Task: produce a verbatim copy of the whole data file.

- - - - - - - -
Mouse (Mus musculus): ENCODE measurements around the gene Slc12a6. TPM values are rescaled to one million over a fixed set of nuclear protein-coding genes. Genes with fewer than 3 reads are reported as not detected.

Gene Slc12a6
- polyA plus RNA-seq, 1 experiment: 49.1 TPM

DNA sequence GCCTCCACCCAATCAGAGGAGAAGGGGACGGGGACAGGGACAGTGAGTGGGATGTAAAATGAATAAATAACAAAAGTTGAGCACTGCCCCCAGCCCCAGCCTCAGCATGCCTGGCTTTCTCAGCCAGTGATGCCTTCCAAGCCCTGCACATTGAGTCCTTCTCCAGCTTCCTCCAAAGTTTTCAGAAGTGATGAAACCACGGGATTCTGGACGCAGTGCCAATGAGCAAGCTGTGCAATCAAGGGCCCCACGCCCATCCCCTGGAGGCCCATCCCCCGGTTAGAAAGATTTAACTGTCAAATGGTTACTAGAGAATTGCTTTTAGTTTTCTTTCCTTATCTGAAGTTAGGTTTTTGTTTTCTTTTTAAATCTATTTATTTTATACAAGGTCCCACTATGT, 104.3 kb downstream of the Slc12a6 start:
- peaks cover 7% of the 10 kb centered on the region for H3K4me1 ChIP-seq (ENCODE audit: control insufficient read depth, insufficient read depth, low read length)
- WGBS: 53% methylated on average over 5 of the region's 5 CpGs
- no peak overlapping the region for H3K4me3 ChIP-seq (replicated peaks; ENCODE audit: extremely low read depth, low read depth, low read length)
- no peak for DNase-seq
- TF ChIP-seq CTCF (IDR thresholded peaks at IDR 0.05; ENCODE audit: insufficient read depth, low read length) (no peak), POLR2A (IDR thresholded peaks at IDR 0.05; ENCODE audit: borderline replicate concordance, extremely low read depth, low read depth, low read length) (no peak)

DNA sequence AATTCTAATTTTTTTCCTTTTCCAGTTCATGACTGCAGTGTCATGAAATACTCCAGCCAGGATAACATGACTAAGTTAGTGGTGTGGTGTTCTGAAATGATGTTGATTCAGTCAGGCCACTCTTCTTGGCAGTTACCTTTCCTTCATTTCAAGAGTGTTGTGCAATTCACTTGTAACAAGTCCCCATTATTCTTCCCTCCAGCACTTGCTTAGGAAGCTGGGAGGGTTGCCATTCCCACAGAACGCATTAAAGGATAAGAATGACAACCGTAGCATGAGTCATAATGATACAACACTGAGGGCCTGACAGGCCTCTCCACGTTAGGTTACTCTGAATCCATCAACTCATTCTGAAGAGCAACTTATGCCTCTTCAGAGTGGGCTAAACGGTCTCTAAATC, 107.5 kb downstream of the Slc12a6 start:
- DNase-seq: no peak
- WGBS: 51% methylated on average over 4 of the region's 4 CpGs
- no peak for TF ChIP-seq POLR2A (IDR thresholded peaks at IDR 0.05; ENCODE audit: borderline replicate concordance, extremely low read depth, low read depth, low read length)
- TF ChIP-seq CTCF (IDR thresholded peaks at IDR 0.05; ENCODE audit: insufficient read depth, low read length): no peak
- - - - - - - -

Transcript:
Mouse (Mus musculus): ENCODE measurements around the gene Slc12a6. TPM values are rescaled to one million over a fixed set of nuclear protein-coding genes. Genes with fewer than 3 reads are reported as not detected.

Gene Slc12a6
- polyA plus RNA-seq, 1 experiment: 49.1 TPM

DNA sequence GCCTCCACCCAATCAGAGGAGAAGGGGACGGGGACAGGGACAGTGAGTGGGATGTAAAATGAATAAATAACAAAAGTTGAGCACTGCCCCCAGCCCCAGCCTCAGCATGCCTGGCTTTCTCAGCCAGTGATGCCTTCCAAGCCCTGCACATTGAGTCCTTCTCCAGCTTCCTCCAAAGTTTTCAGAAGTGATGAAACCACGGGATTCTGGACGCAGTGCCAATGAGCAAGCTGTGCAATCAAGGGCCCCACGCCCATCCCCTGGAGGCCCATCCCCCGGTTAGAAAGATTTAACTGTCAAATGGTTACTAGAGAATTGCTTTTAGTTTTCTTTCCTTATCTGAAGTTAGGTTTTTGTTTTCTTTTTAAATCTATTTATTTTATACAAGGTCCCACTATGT, 104.3 kb downstream of the Slc12a6 start:
- peaks cover 7% of the 10 kb centered on the region for H3K4me1 ChIP-seq (ENCODE audit: control insufficient read depth, insufficient read depth, low read length)
- WGBS: 53% methylated on average over 5 of the region's 5 CpGs
- no peak overlapping the region for H3K4me3 ChIP-seq (replicated peaks; ENCODE audit: extremely low read depth, low read depth, low read length)
- no peak for DNase-seq
- TF ChIP-seq CTCF (IDR thresholded peaks at IDR 0.05; ENCODE audit: insufficient read depth, low read length) (no peak), POLR2A (IDR thresholded peaks at IDR 0.05; ENCODE audit: borderline replicate concordance, extremely low read depth, low read depth, low read length) (no peak)

DNA sequence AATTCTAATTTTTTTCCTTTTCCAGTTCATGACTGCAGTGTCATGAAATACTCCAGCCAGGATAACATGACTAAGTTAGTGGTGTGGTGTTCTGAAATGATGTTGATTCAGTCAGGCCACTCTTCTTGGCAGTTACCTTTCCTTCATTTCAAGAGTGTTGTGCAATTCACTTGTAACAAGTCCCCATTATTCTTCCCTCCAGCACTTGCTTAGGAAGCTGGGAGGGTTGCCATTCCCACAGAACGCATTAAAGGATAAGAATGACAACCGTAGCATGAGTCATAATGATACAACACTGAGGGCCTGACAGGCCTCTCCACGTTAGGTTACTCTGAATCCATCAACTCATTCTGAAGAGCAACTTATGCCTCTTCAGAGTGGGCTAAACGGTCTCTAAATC, 107.5 kb downstream of the Slc12a6 start:
- DNase-seq: no peak
- WGBS: 51% methylated on average over 4 of the region's 4 CpGs
- no peak for TF ChIP-seq POLR2A (IDR thresholded peaks at IDR 0.05; ENCODE audit: borderline replicate concordance, extremely low read depth, low read depth, low read length)
- TF ChIP-seq CTCF (IDR thresholded peaks at IDR 0.05; ENCODE audit: insufficient read depth, low read length): no peak